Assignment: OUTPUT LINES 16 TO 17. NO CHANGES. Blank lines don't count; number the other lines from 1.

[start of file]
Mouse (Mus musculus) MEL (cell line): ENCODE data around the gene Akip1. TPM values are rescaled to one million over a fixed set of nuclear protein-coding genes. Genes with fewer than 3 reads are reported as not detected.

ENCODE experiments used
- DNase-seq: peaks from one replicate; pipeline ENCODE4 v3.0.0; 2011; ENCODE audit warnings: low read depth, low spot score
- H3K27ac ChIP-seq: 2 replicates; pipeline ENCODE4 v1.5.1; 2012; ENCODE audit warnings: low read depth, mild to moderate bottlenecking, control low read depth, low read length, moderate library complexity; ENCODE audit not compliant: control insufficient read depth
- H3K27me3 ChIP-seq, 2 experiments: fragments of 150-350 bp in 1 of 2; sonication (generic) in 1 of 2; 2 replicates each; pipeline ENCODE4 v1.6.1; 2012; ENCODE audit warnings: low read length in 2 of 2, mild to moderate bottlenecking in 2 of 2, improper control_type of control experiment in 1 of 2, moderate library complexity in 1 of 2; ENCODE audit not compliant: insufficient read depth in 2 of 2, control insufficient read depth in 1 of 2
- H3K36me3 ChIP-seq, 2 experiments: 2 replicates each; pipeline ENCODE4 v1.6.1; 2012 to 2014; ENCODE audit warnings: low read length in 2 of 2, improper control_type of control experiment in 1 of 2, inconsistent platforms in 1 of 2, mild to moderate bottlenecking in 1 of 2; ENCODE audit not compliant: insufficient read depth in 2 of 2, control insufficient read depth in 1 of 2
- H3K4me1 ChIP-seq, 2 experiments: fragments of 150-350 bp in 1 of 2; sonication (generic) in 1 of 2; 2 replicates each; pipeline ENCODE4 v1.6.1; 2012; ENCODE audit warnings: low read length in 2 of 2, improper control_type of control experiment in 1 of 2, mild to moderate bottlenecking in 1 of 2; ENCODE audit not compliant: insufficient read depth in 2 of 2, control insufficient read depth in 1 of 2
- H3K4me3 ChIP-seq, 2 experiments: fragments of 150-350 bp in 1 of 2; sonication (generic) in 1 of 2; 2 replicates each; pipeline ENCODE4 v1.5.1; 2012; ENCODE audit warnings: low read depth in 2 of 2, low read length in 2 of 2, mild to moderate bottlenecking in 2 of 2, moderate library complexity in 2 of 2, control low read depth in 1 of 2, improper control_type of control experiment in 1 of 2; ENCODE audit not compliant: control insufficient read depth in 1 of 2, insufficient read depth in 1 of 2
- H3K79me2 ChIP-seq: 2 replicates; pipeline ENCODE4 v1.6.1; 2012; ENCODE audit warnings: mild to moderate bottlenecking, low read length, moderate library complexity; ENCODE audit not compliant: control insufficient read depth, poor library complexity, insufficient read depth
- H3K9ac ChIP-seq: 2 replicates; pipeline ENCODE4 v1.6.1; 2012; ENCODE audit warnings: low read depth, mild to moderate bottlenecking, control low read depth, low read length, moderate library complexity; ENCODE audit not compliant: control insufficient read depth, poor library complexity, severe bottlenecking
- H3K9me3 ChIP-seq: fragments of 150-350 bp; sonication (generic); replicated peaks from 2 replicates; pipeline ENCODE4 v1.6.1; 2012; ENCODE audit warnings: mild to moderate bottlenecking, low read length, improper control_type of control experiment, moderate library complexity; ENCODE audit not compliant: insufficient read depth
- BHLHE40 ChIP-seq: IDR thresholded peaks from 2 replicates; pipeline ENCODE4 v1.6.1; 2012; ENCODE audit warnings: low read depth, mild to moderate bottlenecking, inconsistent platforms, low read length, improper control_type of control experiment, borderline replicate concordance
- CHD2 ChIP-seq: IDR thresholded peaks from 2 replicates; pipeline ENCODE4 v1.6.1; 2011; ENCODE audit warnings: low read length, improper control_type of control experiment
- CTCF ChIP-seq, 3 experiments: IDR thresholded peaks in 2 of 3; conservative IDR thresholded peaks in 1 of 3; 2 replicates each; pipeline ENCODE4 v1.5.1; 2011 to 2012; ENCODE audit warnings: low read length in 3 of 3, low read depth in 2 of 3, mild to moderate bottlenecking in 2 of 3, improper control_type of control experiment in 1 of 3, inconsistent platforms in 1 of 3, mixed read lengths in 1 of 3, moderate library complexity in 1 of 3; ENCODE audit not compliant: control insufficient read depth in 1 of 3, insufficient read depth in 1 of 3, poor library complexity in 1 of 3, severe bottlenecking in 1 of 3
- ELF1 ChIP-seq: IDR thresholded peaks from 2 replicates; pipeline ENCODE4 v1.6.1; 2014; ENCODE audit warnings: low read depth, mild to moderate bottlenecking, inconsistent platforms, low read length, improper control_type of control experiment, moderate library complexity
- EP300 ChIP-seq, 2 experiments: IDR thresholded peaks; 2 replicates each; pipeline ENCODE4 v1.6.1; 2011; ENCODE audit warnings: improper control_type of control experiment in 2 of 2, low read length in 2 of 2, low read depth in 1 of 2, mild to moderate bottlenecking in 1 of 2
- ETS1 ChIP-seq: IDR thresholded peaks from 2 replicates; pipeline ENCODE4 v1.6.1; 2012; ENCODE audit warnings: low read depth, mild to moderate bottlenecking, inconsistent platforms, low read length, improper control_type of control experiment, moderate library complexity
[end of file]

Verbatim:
- EP300 ChIP-seq, 2 experiments: IDR thresholded peaks; 2 replicates each; pipeline ENCODE4 v1.6.1; 2011; ENCODE audit warnings: improper control_type of control experiment in 2 of 2, low read length in 2 of 2, low read depth in 1 of 2, mild to moderate bottlenecking in 1 of 2
- ETS1 ChIP-seq: IDR thresholded peaks from 2 replicates; pipeline ENCODE4 v1.6.1; 2012; ENCODE audit warnings: low read depth, mild to moderate bottlenecking, inconsistent platforms, low read length, improper control_type of control experiment, moderate library complexity